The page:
Since autumn 2005 Viet Nam has been practicing mass vaccination of poultry, twice yearly in October and April, to control epidemic Highly Pathogenic Avian Influenza (HPAI) H5N1 with some considerable empirical evidence of success (Table 1). However, it has been recognized that this control strategy is not sustainable over the whole country in the long term. Therefore, an alternative or more likely many alternative control strategies will have to be devised as Viet Nam moves from initial emergency measures to a period of consolidation and ultimately on to the stated aim of control/eradication beyond 2010 (Green Book). The objective of this project is to provide field data by testing a number of alternative strategies including differing vaccination strategies and the complimentary strategy of improved surveillance.
This project will look at alternative vaccination strategies in both high and low risk provinces for HPAI H5N1 (High risk are Nam Dinh, Ninh Binh, Soc Trang and Hau Giang provinces; low risk is Quang Binh province). In a high risk province in the Red River Delta and a second province in the Mekong Delta, the alternative vaccination strategy being proposed is an age based vaccination strategy targeted at small commercial poultry units as this is where the majority of HPAI H5N1 outbreaks occur. The rationale for this is that improved immunity in smaller commercial farms will provide protection for the smaller backyard poultry. However, as this is a transitional strategy there will still be one round of vaccination (instead of the national twice-yearly campaigns) in backyard poultry units in November 2008 to protect them over the high risk time leading up to the Lunar New Year Festival 2009 (Tet). With the Government’s agreement mass vaccination of backyard flocks could cease in late 2009 in the V2 areas. It is a transition towards the Government being less directly involved in vaccine delivery to small commercial and backyard poultry; transferring the financial burden of vaccination increasingly towards the farmer. The vaccine chosen for these trials is the Chinese Harbin inactivated oil adjuvant H5N1 vaccine as this is currently both the most immunogenic vaccine in chickens and ducks and the cheapest. In a selected low risk province which has decided not to have compulsory vaccination for chickens or ducks, an observation study will be carried out looking at the role of increased surveillance.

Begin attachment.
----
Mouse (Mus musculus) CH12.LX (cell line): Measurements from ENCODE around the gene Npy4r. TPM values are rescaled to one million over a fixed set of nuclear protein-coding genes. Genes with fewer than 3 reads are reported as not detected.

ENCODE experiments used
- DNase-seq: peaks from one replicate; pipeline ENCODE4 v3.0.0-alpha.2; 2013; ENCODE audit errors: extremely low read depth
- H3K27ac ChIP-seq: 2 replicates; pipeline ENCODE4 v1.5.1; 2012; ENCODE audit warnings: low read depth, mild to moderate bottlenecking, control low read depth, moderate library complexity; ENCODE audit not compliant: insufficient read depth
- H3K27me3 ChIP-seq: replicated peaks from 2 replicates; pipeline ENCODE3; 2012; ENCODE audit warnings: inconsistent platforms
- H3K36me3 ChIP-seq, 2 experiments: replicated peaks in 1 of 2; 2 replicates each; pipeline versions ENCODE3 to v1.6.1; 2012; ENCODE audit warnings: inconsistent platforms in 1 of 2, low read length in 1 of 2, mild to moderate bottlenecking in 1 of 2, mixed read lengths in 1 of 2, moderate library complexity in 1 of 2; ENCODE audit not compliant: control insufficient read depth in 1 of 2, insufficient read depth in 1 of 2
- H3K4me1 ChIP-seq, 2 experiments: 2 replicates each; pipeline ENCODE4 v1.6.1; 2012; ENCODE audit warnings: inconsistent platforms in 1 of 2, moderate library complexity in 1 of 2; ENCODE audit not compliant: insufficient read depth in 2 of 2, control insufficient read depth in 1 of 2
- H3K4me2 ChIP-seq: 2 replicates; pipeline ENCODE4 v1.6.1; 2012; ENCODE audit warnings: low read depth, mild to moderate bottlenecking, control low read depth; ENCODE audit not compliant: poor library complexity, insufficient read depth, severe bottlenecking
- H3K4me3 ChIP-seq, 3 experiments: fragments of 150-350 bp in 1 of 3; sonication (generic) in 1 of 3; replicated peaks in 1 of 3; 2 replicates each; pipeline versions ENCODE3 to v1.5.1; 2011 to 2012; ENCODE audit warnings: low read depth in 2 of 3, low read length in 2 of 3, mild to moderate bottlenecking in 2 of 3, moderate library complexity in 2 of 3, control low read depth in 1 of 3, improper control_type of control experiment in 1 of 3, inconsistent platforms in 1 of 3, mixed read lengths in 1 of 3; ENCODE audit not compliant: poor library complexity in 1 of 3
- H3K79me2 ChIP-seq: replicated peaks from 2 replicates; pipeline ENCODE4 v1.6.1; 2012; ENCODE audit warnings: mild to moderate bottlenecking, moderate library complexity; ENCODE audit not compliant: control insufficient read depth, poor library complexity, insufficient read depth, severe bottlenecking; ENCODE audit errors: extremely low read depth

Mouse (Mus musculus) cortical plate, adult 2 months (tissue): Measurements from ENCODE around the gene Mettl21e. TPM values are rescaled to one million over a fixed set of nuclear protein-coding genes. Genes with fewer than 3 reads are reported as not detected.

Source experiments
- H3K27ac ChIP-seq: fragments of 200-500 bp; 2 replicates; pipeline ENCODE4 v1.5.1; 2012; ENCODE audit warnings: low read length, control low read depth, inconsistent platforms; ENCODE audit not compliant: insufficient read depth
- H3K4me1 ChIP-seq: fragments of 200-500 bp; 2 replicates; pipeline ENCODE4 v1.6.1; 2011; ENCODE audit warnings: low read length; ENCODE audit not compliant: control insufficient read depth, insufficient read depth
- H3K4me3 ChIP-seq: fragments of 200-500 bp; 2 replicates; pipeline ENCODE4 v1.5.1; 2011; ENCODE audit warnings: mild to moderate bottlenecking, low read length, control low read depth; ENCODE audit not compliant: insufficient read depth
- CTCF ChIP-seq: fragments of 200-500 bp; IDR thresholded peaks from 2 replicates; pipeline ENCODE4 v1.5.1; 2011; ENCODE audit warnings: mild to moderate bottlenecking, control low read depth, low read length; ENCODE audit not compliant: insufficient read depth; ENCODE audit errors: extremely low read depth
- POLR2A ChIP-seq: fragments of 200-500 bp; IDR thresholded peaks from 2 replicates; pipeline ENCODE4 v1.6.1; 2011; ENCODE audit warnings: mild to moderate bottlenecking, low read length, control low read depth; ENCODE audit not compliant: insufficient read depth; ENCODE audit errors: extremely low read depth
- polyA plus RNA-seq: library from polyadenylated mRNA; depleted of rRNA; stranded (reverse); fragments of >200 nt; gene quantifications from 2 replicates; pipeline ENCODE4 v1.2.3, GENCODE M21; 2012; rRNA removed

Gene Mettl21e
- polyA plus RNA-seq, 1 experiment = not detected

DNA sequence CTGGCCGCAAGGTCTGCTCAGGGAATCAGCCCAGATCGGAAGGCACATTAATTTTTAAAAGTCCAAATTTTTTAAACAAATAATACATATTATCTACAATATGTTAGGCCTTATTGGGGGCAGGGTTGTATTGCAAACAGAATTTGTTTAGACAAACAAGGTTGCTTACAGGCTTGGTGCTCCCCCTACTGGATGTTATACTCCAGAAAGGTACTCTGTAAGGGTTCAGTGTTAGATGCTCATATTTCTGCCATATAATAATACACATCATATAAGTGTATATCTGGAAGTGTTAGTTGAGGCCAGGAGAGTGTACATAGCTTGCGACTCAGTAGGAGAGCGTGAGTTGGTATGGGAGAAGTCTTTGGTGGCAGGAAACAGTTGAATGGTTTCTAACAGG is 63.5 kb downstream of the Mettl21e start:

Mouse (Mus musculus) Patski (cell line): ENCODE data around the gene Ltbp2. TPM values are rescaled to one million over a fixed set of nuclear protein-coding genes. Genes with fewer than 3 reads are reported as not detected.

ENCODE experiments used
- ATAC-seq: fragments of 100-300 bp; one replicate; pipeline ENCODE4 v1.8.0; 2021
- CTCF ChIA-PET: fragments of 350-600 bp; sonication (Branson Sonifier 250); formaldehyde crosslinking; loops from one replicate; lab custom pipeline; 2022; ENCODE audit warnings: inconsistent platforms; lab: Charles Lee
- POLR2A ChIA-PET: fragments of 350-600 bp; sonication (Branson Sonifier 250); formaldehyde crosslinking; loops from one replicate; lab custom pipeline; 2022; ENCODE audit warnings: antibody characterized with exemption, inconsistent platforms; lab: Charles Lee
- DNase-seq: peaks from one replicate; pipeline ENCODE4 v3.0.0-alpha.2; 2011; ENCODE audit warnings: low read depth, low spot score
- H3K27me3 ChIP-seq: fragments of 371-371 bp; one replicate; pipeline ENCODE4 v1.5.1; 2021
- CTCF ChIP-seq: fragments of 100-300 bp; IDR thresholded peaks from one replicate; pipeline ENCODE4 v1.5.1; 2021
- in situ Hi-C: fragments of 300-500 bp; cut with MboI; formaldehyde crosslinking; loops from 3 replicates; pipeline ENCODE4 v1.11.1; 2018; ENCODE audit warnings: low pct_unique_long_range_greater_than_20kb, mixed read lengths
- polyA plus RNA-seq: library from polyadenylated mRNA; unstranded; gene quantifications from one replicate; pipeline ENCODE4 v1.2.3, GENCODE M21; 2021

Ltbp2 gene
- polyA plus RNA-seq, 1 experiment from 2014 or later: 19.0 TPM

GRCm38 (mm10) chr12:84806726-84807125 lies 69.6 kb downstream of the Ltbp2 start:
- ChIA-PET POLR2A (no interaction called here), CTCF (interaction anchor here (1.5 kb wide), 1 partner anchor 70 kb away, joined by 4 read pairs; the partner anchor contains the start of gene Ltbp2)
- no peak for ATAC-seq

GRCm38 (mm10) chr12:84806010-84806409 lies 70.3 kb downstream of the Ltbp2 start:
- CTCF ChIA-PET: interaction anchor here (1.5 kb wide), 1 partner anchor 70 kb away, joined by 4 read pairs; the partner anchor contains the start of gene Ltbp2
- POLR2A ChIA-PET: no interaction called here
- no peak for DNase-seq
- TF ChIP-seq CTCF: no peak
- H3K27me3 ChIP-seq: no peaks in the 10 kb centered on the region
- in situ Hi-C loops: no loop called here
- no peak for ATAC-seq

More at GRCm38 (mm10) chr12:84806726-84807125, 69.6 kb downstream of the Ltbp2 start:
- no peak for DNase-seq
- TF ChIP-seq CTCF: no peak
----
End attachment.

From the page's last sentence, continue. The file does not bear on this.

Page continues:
To complement these vaccination intervention studies, the following components will be carried out: a socioeconomic study to examine the cost as well as farmer actions and attitudes towards different strategies; in-depth epidemiological studies at outbreaks of HPAI H5N1 countrywide during the project to identify and evaluate risk factors; work on refining the current mathematical models to increase understanding of the dynamics and economics of vaccination; historical and prospective policy analysis to give a better understanding of the evolution of decisions and decision-making processes that led to the effective HPAI H5N1 vaccination campaigns in Viet Nam which started in 2005. In all the study areas, collaboration with the human health sector including surveillance for human cases or infection and joint outbreak investigation, will be ensured by the Ministry of Health (MoH).
The sum total of these studies should allow animal health policy-makers to make better informed choices on future HPAI control strategies.